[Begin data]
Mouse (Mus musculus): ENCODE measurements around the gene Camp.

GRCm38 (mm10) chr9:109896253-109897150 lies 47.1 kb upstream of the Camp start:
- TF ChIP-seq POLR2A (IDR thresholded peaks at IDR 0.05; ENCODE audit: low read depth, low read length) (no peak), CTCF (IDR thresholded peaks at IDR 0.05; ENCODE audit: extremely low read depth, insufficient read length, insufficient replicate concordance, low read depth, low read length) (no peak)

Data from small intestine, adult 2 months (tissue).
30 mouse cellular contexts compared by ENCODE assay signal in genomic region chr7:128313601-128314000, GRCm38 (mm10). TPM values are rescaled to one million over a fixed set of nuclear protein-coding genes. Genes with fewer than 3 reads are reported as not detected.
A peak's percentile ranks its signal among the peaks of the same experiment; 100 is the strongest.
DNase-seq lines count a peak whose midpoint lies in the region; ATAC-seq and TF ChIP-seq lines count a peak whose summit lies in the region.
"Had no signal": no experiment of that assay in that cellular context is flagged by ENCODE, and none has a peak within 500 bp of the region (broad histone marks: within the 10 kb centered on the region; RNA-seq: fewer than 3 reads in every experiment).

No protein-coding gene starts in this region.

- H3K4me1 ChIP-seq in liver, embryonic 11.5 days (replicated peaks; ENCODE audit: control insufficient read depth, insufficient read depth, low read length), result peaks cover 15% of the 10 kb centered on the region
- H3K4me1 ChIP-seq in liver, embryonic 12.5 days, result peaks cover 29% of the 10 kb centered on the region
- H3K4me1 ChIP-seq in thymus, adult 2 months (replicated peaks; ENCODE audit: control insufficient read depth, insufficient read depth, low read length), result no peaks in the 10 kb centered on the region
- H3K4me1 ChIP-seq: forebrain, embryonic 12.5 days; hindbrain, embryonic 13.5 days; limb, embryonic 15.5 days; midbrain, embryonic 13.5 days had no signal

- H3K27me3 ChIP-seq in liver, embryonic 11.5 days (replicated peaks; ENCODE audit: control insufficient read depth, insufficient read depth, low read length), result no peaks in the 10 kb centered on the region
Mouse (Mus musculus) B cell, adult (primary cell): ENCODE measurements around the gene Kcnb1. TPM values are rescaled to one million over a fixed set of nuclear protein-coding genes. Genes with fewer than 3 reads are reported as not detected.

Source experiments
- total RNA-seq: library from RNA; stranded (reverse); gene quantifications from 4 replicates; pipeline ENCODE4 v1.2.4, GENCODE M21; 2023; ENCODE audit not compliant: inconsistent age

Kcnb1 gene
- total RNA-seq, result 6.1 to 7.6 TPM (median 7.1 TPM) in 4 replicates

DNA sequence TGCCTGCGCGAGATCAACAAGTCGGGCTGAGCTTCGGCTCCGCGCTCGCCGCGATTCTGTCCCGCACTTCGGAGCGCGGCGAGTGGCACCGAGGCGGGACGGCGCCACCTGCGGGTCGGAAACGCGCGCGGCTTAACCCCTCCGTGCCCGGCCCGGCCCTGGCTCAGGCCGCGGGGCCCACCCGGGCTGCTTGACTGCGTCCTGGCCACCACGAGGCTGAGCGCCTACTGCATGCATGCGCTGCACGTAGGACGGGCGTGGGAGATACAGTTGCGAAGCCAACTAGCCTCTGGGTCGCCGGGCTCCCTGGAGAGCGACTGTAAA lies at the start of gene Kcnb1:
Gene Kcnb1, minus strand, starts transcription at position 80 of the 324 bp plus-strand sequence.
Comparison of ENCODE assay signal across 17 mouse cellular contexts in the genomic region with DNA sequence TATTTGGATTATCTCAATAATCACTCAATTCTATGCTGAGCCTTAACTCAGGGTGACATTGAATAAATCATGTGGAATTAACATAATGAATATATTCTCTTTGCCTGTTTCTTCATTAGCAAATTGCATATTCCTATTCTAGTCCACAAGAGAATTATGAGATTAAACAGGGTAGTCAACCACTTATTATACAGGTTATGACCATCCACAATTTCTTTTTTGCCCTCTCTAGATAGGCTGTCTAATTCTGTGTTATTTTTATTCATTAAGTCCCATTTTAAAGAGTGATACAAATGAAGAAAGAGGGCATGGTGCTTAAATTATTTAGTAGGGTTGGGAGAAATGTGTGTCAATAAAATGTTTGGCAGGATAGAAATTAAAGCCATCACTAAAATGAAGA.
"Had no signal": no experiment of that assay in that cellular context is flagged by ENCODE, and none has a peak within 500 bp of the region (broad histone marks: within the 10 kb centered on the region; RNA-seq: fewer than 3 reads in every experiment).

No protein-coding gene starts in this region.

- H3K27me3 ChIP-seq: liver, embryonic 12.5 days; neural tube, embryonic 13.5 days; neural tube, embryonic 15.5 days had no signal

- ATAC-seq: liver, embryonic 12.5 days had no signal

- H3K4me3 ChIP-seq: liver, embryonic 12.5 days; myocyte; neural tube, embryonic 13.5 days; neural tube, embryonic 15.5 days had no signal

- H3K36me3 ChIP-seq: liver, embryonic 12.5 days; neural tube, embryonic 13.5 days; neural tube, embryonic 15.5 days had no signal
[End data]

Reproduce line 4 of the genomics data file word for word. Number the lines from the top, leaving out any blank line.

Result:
Data from small intestine, adult 2 months (tissue).